Terry Messman: Blockading the ‘White Train of Death’

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You know the saints not by their works but by their dreams. Terry Messman’s wonderful article on Jim and Shelley Douglass and the great movement of White Train activists and Catholic communitarians gives you a glimpse at not only the fruits of their lives of faith but of the dreams that inspire.

I first visited Jim and Shelley at the Ground Zero community near Seattle in 1984. Barbara Bennett (of blessed memory) and I were driving from Davis, Calif., to Seattle to catch the Inside Passage car ferry to Haines, Alaska, then on to Anchorage. We spent the night at the Ground Zero community’s tracks house outside the perimeter of the Bangor nuclear submarine base on the Hood Canal. I remember watching the sunset turn the gun-metal grey sub hangers a deep, disturbing red.

I’ve had the honor of knowing Jim and Shelley since then and being a guest and hosting them as guests in the tradition of Christian hospitality. They are mentors, saints, prophets, and friends. (Learn more about Jim Douglass’ books and witness and Shelley Douglass’ witness and ministry at Mary’s House.)

Thank you to Terry Messman for this exceptional article on one portion of their lives:

Dorothy Day, the co-founder of the Catholic Worker, has been a lifelong source of inspiration for James and Shelley Douglass, both in their nonviolent resistance to war and nuclear weapons, and also in their solidarity with poor and homeless people.

Day devoted her life to the works of mercy for the poorest of the poor, and often quoted Fyodor Dostoevsky on the high cost of living out the ideal of love in the real world. “As Dostoevsky said: ‘Love in action is a harsh and dreadful thing compared with love in dreams.’”

The same warning might be given to those who try to live out the ideal of nonviolence in action, since love and nonviolence are essentially one and the same. (One of Mohandas Gandhi’s descriptions of nonviolent resistance is “love-force.”)

Although it may be heartening to read about nonviolence in the lives of Martin Luther King, Gandhi and Dorothy Day, it is a more “harsh and dreadful” proposition to engage in actual resistance to a nuclear submarine capable of destroying hundreds of cities, and protected by the most powerful government in the world.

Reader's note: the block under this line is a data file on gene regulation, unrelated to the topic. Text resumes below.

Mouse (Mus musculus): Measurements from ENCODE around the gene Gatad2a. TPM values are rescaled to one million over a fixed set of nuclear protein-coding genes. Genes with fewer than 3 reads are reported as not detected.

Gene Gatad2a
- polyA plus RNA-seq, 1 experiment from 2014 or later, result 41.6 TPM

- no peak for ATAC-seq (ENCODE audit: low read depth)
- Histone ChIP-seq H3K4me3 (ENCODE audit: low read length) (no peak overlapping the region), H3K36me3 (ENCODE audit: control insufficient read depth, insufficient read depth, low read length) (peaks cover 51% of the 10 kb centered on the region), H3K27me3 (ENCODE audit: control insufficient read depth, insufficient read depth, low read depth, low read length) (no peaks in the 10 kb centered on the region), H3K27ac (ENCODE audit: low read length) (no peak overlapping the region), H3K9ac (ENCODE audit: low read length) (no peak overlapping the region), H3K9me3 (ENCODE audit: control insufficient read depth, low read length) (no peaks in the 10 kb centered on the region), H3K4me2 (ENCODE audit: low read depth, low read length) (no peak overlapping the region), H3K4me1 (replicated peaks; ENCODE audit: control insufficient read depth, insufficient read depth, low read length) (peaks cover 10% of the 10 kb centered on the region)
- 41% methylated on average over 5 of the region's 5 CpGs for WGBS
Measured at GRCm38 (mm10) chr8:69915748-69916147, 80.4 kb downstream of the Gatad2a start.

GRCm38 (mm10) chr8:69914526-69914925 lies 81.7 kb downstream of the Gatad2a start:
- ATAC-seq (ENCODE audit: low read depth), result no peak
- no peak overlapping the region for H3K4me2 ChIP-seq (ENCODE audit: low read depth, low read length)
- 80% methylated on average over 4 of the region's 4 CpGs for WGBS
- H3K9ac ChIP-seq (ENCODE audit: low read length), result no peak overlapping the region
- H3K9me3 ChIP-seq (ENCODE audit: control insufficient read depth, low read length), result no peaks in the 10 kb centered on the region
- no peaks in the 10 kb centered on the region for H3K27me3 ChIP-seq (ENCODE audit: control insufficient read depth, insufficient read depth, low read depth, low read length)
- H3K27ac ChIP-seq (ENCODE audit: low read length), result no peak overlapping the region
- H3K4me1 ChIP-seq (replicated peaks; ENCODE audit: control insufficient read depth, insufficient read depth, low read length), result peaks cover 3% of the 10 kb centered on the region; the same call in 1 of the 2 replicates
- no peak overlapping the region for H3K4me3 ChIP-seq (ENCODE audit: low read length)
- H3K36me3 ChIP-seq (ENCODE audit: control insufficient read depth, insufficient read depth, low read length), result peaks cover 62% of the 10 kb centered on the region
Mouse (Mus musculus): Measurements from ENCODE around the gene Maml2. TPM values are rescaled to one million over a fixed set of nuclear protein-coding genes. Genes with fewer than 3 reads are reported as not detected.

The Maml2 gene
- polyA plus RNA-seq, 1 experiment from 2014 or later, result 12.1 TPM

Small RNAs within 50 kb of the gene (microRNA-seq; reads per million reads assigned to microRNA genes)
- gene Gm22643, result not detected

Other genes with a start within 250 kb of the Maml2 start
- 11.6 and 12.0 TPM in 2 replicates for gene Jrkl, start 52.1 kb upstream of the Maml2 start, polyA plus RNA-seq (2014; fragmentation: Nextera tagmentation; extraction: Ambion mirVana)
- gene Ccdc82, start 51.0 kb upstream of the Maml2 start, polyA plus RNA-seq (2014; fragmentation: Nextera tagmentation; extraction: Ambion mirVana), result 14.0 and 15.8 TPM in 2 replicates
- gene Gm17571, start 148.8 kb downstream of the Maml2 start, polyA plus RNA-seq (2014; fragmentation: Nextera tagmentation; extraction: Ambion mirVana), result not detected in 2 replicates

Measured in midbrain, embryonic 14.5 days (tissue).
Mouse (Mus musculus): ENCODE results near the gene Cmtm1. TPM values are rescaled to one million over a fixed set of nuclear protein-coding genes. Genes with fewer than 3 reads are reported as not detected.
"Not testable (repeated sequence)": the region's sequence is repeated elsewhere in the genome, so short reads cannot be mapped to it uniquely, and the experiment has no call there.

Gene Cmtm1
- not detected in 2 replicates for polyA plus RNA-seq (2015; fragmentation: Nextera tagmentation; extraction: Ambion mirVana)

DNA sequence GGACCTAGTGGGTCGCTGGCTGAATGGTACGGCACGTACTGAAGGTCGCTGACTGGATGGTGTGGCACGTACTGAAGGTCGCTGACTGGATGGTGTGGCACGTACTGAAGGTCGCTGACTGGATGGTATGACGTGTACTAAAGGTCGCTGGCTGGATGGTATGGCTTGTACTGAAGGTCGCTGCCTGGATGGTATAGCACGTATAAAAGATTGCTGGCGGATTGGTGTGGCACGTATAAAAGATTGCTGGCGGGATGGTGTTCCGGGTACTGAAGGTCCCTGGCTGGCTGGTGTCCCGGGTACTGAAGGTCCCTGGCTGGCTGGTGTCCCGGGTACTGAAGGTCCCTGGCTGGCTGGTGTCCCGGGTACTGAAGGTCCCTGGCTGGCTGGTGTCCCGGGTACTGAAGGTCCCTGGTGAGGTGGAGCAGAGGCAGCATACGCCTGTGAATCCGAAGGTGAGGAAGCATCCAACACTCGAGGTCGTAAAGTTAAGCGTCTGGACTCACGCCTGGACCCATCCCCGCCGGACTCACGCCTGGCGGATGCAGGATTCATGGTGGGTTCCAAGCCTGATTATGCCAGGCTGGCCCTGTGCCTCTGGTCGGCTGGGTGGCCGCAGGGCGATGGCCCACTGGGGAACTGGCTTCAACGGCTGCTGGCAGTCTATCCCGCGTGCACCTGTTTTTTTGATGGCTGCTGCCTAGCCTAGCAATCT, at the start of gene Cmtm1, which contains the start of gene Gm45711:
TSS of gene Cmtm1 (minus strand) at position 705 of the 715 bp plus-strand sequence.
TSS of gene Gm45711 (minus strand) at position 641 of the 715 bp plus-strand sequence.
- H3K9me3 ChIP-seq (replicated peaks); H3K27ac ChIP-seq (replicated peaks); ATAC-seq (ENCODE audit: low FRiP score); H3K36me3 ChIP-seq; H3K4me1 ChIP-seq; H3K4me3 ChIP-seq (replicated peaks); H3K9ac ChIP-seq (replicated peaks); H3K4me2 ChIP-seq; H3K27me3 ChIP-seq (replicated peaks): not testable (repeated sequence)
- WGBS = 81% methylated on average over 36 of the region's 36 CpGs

Instead of nonviolence in dreams, one faces nonviolence in handcuffs and jail cells, nonviolence sailing in the path of massive submarines, nonviolence on the tracks blockading “the train out of hell.”

By the early 1980s, Jim and Shelley Douglass and the members of Ground Zero Center for Nonviolent Action had created a highly visible campaign of resistance to the Trident nuclear submarine based at Bangor Naval Base near Seattle. …

Read Blockading the ‘White Train of Death’ by Terry Messman

Protest Against Trains Carrying Depleted Uranium to Utah

DUprotestutahMarc Haddock had a brief news report in Deseret News on the protesters who came out against shipping depleted uranium into Utah. The trains are scheduled to start rolling across the country from Savannah to Utah sometime this week.

My favorite quote in the article is from Ed B. Firmage, emeritus law professor at the University of Utah, who says: “If you or I brought nuclear material into the state, we would be arrested as terrorists. So why can the state do it?”

It sounds like it’s time to relaunch the White Train resistance network. These were trains that transported the parts for nuclear weapons from the PanTex plant in Texas to various sites around the U.S.  (read more here).

Catholic pacifists Jim and Shelley Douglass were lead organizers for those who protested the trains by holding vigils on the train tracks. Often they sat on the tracks to block the trains and risked arrest. (The February 1984 issue of Sojourners magazine details this whole resistance movement.)

Here’s Haddock’s article:

SALT LAKE CITY — Two dozen protesters braved the cold Saturday morning, December 19, to protest plans to ship more than 3,000 tons of depleted uranium through the state to Utah’s western desert.

The protest was organized by the Healthy Environment Alliance of Utah as a train carrying the first of three planned shipments of depleted uranium nears the state.

“We cannot allow this waste to be buried here, and we are asking Gov. Herbert to help us turn these trains around,” said Christopher Thomas, policy director for HEAL Utah.

Thomas said a compromise worked out between Gov. Gary Herbert and the U.S. Department of Energy Thursday is inadequate. Under the agreement, the state will allow the first of three trains loaded with the radioactive waste to enter the state, but not to bury the material at EnergySolutions disposal site near Clive until additional safety measures can be taken.

“This is no time to declare victory just because we’ve delayed the time of our defeat,” he said. “Gov. Herbert’s agreement has not stopped these shipments from coming, it’s only slowed them down.” Thomas was cheered on by a small but vocal group sporting signs that read “No DU” and “Nuclear waste is immoral.”

Political activist Claire Geddes also spoke to the small group. “This material needs to be placed in deep storage, not in a lake bed,” she said.

On the fringe of the gathering, Ed B. Firmage, emeritus law professor at the University of Utah, passed out a letter likening the decision to allow the nuclear material into the state as an act of terrorism.

“If you or I brought nuclear material into the state, we would be arrested as terrorists,” he said. “So why can the state do it?”
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